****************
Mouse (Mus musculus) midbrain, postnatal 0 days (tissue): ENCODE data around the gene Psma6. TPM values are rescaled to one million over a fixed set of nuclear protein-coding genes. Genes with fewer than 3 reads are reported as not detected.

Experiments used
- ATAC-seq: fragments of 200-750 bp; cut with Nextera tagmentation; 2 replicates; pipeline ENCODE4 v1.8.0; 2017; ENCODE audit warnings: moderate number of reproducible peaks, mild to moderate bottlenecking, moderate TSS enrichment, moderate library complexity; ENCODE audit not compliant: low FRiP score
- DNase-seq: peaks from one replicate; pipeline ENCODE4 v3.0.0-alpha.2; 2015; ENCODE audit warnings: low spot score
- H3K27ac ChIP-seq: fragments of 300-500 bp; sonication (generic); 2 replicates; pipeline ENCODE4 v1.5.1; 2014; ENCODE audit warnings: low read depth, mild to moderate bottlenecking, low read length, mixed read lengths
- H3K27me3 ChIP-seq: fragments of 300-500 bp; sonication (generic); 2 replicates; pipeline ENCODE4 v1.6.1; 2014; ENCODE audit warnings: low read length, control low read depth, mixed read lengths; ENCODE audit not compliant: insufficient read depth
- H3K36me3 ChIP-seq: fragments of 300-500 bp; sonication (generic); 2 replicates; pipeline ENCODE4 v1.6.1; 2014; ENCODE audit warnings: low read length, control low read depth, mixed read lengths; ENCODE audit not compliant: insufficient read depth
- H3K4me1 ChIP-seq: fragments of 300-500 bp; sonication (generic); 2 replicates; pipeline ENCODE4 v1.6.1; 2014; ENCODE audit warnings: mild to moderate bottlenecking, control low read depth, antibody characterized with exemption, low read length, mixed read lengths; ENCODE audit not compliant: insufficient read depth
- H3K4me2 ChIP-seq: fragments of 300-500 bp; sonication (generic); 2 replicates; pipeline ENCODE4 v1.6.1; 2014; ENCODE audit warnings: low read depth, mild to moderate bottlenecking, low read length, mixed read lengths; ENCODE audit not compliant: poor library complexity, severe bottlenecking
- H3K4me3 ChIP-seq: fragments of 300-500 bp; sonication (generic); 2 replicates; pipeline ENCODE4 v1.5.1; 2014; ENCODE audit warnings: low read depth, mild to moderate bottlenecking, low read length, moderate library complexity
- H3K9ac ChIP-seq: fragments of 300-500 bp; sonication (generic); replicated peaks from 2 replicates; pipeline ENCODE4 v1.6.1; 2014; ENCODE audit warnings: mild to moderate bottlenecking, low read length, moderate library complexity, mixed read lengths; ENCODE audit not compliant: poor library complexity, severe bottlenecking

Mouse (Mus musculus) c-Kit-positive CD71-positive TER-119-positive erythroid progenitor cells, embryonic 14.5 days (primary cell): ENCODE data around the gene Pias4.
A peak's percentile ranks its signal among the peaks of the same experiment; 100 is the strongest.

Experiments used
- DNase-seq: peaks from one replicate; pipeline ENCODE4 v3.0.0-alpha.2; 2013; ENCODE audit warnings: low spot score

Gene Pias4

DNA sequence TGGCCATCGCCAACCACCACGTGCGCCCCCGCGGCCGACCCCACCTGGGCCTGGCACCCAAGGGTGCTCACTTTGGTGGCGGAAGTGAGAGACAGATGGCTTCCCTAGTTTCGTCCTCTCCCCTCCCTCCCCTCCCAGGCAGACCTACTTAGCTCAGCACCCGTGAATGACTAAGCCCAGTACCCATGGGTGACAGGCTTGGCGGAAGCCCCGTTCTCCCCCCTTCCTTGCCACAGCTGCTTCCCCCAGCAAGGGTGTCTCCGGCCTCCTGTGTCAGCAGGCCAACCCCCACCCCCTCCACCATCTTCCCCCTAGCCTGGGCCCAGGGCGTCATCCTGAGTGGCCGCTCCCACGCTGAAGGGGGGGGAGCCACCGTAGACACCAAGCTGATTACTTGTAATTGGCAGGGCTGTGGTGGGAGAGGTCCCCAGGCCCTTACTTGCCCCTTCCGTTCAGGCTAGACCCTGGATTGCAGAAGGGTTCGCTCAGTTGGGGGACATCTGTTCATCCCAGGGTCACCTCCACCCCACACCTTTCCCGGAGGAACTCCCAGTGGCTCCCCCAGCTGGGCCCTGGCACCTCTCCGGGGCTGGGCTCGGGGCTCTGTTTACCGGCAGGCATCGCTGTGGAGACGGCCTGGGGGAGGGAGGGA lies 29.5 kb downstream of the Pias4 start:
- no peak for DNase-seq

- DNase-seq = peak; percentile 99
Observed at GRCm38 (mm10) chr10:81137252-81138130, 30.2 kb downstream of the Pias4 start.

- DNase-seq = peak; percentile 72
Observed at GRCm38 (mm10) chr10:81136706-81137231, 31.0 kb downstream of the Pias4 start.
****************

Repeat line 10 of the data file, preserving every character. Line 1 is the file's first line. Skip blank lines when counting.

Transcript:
- H3K4me3 ChIP-seq: fragments of 300-500 bp; sonication (generic); 2 replicates; pipeline ENCODE4 v1.5.1; 2014; ENCODE audit warnings: low read depth, mild to moderate bottlenecking, low read length, moderate library complexity